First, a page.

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In a few countries, executions are still practiced as a method of deterrent. Some countries perform these executions in public places for all to witness.
Use of state-sponsored public execution as capital punishment, is reported to be active in; North Korea, Iran, Saudi Arabia, Somalia, and Yemen. The practice has been condemned by several human rights organizations, including the United Nations Human Rights Committee, as to be ‘incompatible to human dignity,’
Historically, public executions have been attended by large crowds of people, and there is much detail that can be found around the world, through-out history.
In 1868, England banned the practice, and in parts of the US, it continued to take place until the 1930’s. In latter half of the 20th century, many human rights agencies urged governments across the world to re-look at even capital punishments, and do away with the practice.
North Korea is infamous for carrying out public executions, but what is reported in the media is pale compared to reality. The South Korea funded ‘Korean Institute for National Unification,’ in its annual white paper on human rights, revealed that between 2000 and 2013, 1,382 executions took place in public in North Korea. There have been reports of an increase after 2013. The state media, however, reported only two public executions in 2014, and none in 2015, according to investigation by Cornell University’s ‘Death Penalty Worldwide,’ research group. In late 2013, a South Korean Daily reported that North Koreans were forced to attend public executions by firing squad held in stadiums, the first known large scale public executions under Kim Jung Un.
Amnesty International’s latest report states that at least 33 public executions were carried out in Iran in 2016. Death sentences in Iran are usually given for crimes such as murder, rape, homosexuality, and drug-related offences. Hanging is usually done early in the morning, at sunrise, and often at the location of the crime, or in a city center. Also, under Iran’s Sharia Law, the victim’s family holds the right to pardon the convict from execution, for infractions such as a death caused by an automobile accident. As a result, it’s not uncommon to see a ‘convict’s’ family pleading with the ‘victim’s’ family for a pardon.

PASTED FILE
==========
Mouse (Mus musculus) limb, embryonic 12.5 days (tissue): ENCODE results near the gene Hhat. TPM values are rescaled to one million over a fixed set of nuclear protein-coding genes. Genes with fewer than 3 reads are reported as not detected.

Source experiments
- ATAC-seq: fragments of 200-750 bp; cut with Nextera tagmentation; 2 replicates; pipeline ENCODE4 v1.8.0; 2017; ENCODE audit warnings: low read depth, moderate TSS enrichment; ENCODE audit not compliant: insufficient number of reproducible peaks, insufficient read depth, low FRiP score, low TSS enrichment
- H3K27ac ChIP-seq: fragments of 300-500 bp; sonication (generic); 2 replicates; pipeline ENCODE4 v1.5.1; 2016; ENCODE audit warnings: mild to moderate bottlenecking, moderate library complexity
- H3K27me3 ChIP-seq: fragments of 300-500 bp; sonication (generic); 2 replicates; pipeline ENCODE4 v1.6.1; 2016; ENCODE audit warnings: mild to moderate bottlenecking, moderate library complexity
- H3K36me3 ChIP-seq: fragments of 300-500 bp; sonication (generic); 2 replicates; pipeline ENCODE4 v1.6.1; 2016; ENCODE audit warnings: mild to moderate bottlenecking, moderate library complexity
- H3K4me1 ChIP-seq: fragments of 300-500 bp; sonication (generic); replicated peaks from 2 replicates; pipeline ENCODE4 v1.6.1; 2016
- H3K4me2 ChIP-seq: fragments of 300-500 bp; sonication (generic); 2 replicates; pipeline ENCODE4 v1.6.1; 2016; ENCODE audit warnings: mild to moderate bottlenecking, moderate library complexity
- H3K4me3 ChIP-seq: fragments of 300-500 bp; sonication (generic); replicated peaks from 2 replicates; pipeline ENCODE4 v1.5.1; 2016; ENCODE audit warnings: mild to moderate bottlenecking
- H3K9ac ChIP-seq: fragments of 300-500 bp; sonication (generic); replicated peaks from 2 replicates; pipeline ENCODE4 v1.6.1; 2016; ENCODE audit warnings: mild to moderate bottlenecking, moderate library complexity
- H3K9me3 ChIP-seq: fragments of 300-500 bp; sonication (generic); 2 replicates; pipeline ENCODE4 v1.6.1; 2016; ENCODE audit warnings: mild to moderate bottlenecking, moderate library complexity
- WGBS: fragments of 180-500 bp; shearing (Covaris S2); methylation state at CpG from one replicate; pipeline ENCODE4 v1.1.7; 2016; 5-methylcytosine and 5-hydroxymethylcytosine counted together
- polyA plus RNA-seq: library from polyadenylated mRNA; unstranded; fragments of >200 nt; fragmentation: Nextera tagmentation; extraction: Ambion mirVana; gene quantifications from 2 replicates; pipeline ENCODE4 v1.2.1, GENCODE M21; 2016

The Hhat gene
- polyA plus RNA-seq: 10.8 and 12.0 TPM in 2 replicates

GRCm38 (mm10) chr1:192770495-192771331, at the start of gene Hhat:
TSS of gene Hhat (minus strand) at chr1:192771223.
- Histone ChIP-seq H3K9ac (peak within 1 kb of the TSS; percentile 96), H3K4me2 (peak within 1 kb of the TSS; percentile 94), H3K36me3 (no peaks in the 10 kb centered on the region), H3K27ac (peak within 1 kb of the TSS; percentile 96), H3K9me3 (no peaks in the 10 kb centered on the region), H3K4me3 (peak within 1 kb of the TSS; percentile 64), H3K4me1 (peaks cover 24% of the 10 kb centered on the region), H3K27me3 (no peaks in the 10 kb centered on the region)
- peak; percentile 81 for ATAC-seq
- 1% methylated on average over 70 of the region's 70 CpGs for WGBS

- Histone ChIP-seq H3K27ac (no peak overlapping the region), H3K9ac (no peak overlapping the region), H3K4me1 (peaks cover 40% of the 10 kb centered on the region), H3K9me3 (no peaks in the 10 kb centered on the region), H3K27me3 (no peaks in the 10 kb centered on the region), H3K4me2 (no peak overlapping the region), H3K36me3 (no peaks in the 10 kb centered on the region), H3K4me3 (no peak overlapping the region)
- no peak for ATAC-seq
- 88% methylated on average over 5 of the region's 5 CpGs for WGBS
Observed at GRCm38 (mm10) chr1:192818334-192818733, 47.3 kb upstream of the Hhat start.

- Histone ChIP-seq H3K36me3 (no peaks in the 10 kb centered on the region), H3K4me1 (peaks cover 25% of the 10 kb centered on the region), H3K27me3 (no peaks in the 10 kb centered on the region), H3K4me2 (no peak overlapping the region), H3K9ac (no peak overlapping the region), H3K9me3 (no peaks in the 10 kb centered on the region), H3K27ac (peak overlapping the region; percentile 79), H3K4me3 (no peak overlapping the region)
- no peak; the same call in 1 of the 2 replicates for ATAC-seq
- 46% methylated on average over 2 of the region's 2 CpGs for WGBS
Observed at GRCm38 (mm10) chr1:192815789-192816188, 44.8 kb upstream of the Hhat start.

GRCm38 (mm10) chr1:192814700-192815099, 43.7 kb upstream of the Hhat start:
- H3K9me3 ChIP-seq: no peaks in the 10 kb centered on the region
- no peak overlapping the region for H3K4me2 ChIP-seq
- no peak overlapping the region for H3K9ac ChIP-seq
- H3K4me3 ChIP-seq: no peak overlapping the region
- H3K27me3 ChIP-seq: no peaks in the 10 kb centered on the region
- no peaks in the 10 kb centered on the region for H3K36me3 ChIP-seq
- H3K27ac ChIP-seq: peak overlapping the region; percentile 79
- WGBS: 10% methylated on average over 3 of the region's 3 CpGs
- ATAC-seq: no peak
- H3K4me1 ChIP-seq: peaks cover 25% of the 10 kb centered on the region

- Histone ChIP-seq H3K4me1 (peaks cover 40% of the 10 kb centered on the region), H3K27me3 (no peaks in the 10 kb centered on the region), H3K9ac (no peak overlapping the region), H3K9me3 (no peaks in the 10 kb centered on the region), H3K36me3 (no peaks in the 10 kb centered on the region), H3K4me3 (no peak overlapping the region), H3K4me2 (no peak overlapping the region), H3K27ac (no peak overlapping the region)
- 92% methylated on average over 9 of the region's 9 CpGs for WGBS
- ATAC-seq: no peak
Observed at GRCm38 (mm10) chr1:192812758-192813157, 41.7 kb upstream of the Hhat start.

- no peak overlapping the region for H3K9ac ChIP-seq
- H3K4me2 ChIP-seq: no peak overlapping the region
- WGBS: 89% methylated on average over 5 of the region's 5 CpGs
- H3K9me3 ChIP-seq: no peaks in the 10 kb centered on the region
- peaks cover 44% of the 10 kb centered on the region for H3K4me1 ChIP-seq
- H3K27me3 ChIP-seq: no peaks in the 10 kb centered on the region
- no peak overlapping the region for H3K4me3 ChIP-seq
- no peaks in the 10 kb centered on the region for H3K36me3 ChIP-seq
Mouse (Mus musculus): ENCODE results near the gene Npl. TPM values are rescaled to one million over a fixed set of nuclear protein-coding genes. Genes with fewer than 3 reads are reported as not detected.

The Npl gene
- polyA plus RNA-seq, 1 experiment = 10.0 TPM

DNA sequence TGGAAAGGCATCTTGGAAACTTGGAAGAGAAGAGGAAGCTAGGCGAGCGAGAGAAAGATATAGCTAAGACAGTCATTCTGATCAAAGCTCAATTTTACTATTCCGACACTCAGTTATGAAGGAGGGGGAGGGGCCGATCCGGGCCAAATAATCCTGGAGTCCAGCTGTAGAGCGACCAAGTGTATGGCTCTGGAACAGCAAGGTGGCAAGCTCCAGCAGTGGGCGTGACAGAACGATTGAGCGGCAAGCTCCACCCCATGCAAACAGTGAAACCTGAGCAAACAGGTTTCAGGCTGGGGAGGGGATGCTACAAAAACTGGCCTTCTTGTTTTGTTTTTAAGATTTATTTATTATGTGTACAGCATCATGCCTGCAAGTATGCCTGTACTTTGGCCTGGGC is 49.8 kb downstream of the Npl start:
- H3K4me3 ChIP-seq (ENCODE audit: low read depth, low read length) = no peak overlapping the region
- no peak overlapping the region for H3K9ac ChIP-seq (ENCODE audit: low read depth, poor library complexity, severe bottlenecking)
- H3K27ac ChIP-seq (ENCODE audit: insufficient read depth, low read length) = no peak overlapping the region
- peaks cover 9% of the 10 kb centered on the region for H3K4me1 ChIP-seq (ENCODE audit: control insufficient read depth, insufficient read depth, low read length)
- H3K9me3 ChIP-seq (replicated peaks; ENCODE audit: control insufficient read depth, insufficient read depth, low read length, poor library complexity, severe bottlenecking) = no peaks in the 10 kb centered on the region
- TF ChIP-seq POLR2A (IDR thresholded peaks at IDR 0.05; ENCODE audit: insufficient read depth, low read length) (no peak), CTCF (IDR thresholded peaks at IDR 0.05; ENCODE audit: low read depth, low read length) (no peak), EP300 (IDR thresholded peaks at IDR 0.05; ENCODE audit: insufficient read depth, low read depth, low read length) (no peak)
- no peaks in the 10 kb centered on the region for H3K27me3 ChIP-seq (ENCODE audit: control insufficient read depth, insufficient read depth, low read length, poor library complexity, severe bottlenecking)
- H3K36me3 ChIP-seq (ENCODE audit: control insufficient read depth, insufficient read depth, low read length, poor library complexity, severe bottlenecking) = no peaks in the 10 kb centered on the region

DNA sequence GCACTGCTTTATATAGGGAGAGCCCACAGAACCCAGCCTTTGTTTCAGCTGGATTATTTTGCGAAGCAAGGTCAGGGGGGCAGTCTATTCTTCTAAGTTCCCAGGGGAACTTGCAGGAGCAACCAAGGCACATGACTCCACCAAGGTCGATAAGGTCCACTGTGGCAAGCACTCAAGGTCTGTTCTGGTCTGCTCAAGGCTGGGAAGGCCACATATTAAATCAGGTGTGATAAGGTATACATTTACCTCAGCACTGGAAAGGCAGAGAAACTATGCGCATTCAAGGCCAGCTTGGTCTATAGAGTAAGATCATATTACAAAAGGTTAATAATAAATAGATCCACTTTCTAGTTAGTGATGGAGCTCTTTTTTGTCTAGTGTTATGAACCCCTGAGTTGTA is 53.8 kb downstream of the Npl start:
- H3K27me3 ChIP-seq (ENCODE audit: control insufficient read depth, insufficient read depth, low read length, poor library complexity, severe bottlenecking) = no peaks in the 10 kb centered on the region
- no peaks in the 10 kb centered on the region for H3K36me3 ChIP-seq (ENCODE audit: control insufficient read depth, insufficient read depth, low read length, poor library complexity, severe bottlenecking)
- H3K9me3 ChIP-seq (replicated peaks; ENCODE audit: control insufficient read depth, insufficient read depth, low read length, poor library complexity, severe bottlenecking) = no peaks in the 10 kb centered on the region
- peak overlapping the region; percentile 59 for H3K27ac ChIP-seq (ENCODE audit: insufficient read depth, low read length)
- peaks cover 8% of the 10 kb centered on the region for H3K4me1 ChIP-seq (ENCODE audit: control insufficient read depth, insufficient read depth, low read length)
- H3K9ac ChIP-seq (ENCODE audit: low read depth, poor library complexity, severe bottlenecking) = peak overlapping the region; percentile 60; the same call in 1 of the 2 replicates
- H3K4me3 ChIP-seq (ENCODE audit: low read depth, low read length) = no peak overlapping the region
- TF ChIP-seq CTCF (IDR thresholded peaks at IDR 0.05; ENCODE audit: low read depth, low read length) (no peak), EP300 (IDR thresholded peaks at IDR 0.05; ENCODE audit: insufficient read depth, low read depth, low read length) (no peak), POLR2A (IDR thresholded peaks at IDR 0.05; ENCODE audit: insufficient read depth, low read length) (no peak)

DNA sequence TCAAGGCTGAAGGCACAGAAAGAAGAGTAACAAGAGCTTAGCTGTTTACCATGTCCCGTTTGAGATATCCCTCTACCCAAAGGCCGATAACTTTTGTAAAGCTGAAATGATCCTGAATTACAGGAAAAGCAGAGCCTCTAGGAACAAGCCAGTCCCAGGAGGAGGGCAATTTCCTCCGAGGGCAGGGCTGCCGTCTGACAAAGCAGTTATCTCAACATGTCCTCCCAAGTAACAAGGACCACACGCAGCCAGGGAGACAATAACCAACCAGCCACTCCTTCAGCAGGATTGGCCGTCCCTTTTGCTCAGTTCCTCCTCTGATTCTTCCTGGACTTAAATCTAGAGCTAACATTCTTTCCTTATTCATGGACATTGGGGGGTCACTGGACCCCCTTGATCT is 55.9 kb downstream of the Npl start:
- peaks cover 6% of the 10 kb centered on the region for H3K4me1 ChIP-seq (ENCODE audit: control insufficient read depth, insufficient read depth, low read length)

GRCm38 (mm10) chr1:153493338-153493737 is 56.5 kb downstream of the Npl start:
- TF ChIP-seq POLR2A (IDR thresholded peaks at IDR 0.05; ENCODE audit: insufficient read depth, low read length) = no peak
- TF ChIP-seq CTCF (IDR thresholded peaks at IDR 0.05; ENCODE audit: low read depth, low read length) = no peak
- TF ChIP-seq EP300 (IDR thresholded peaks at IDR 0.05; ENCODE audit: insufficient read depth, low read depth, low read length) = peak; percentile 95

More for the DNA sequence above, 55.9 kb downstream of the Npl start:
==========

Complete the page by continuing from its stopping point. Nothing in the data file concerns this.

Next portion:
Saudi Arabia is also known to carry out public executions. In the year 2010, it reportedly carried out at least 27 executions. In Saudi Arabia, the most common method for public executions, is beheading by sword.
Reports have also emerged of public executions being carried out in Yemen, with 53 executions reported in 2010. Firing squad is the most common method, but stoning and beheading are also possible.
In Somalia, the death penalty is legal. Somalia is mostly lawless, and executions are carried out by state and non-state actors. In 2012, a man convicted of being an al-Shadab member was executed by a firing squad. Al Shadab also carries out such executions in areas under its control. It was reported, a crowd that included children, saw this execution that was held at a city police academy.
Amnesty International, in its 2016 Report, notes that 1,032 people were publicly executed across 23 countries. In 2015, the number of public executions was 1,634, in 25 countries, the highest since records were kept.
Today, most executions are said to take place in China, Iran, Saudi Arabia, Iraq, and Pakistan. But the ability to report the exact numbers of public executions is very difficult, as most governments keep these numbers under tight control, and in some countries, they are considered state secrets.